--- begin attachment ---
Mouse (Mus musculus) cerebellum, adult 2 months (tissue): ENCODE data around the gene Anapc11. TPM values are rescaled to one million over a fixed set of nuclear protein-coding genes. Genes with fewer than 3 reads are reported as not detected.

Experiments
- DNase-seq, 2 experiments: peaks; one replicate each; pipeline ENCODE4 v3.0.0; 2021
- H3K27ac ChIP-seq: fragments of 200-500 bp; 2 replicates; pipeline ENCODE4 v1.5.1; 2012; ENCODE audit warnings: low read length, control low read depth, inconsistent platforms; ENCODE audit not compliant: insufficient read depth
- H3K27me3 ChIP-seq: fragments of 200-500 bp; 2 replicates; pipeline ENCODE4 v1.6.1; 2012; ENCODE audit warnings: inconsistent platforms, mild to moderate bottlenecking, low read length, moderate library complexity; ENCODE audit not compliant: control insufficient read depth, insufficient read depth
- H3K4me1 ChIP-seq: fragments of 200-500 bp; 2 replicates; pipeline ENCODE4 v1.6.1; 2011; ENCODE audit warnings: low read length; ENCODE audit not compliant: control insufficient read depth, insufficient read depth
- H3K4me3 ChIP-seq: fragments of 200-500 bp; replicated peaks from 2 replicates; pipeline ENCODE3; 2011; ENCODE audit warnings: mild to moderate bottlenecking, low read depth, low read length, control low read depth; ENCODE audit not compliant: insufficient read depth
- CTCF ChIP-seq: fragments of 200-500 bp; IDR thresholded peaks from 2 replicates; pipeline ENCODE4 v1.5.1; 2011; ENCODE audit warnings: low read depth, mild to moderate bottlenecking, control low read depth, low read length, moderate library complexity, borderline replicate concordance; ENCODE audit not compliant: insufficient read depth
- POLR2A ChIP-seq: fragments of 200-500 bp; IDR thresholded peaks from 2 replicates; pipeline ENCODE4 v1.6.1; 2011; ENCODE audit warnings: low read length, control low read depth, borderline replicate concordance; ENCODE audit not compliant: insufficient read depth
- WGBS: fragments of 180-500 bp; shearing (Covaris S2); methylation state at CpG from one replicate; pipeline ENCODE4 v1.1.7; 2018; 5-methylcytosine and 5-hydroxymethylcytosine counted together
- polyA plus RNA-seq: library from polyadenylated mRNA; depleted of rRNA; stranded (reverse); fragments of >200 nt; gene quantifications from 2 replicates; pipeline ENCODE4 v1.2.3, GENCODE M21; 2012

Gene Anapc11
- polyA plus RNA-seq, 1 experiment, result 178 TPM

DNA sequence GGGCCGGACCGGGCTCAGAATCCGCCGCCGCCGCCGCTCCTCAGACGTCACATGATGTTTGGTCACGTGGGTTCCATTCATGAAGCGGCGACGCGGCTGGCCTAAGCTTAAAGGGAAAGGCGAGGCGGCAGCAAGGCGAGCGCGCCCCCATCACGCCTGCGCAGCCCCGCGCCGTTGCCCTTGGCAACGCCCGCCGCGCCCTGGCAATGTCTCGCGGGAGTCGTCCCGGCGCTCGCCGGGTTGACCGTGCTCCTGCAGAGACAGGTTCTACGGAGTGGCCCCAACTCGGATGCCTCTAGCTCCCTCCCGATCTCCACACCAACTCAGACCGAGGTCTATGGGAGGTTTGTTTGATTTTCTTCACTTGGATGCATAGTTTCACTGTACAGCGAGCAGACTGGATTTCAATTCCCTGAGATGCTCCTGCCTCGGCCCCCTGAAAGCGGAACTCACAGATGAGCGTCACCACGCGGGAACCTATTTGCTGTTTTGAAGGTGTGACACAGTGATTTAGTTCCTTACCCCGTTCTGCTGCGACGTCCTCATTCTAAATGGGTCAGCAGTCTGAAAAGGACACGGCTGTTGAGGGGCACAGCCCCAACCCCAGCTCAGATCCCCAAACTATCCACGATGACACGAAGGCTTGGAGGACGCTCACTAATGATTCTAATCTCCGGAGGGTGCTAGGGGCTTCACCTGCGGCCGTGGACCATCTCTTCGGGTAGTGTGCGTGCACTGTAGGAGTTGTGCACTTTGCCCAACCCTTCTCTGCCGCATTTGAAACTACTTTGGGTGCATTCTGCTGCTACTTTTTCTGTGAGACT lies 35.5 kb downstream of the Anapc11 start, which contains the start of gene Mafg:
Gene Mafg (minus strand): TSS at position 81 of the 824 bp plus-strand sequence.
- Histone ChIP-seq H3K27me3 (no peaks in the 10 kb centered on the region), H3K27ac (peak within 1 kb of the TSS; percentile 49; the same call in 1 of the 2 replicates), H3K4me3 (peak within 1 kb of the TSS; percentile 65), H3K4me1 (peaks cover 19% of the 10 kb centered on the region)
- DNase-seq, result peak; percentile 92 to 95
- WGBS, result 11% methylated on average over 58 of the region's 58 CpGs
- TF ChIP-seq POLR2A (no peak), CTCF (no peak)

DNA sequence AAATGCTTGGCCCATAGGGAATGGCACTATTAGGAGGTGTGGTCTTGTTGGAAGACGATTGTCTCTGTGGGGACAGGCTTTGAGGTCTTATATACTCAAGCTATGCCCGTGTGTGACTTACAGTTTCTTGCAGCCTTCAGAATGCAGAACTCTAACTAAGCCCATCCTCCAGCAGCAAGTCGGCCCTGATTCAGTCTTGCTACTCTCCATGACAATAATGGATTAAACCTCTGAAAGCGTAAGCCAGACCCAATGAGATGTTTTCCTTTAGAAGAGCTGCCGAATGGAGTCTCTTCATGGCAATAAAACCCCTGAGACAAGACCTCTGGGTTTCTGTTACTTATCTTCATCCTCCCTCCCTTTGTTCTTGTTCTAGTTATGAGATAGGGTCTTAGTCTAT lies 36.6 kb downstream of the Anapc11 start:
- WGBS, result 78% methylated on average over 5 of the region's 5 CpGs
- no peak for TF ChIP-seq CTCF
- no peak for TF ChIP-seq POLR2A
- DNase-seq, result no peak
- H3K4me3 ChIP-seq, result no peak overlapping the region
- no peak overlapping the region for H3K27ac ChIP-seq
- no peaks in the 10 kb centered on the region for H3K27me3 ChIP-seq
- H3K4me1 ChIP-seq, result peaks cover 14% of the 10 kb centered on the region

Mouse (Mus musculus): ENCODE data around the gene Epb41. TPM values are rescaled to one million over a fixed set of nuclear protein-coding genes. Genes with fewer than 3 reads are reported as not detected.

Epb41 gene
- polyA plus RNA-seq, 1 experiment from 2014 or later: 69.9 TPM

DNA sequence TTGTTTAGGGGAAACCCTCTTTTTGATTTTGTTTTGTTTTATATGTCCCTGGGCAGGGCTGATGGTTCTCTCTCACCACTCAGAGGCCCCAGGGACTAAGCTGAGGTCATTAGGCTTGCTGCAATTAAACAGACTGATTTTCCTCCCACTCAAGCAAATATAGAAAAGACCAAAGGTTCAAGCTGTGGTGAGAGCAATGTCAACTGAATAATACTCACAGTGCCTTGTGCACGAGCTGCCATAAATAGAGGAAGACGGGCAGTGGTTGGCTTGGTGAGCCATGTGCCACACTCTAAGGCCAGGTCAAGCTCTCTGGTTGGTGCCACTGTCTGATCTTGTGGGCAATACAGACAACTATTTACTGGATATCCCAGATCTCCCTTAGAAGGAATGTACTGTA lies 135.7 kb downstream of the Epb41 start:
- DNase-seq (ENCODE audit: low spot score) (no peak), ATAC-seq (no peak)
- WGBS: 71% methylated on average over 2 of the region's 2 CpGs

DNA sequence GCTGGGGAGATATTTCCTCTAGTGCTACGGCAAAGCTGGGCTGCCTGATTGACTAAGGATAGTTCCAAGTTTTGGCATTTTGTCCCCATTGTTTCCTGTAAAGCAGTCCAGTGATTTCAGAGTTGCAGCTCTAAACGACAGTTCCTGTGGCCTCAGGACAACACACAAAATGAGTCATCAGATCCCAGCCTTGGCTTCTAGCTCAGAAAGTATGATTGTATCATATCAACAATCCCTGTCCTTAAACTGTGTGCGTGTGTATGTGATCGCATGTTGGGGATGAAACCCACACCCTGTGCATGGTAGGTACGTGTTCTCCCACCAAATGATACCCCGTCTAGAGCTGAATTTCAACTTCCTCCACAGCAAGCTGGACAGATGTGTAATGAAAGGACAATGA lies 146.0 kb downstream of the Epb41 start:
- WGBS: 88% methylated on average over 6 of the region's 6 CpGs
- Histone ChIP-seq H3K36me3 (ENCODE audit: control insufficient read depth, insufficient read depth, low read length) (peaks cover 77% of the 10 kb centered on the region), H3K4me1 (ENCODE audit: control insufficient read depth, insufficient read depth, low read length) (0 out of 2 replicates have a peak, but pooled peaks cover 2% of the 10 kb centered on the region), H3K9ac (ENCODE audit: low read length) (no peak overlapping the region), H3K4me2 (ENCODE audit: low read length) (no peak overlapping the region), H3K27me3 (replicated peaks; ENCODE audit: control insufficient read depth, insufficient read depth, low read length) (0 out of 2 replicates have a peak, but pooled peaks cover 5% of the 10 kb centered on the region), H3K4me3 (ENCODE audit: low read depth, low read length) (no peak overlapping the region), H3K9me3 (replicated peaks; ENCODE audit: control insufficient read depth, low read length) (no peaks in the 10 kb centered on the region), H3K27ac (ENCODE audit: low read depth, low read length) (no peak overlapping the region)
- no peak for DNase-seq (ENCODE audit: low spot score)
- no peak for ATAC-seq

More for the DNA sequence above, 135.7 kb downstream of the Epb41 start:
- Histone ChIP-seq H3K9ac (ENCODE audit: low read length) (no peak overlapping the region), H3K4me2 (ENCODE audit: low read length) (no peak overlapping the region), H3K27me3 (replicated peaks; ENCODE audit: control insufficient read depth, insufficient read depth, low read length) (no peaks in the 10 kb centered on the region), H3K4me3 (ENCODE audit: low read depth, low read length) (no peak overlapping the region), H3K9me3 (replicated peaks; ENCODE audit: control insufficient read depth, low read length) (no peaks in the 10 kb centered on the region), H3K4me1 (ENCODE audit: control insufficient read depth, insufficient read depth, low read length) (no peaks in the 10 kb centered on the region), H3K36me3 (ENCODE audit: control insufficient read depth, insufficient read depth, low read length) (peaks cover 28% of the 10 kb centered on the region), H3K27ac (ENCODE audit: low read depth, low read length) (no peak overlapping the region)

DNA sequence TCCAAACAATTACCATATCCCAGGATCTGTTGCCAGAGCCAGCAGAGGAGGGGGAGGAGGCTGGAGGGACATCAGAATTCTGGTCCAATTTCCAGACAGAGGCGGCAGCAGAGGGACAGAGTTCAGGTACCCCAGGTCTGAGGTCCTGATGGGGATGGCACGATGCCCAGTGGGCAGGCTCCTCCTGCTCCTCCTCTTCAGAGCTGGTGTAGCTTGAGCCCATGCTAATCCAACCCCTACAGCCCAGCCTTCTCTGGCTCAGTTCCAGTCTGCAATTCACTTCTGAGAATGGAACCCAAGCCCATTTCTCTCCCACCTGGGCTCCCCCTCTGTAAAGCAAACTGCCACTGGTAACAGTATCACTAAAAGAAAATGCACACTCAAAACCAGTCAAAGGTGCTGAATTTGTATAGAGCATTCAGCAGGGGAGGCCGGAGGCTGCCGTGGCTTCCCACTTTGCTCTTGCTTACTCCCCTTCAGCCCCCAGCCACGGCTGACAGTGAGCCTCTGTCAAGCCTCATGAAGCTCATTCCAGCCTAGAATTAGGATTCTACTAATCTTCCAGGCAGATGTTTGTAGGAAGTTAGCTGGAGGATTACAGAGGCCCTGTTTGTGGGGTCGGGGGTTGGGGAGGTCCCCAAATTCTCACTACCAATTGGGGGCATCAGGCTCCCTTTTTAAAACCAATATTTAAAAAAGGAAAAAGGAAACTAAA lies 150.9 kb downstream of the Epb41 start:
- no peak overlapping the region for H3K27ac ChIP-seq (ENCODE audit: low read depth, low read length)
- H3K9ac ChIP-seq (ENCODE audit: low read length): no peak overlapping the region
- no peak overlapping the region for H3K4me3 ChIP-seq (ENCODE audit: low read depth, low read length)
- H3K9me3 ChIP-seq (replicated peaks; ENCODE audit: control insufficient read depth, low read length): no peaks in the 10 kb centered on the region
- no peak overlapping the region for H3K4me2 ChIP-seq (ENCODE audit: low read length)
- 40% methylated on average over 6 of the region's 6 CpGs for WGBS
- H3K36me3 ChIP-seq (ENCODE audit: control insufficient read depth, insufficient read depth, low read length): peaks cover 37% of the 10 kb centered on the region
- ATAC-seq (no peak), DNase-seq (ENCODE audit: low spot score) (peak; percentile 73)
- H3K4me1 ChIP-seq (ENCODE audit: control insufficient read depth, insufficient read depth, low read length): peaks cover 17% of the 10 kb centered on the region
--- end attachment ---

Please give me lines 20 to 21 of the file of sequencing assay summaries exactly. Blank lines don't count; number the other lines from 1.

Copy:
DNA sequence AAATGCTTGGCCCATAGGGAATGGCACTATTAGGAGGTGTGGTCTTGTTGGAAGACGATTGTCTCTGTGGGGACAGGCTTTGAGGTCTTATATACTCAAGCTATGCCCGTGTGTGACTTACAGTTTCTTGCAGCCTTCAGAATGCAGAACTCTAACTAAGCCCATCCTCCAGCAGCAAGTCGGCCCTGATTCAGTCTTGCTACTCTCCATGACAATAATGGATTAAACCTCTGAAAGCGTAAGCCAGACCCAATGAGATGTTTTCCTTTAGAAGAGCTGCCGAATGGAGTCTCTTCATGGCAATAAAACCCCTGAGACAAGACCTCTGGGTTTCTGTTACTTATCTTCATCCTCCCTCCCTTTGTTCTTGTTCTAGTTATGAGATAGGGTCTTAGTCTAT lies 36.6 kb downstream of the Anapc11 start:
- WGBS, result 78% methylated on average over 5 of the region's 5 CpGs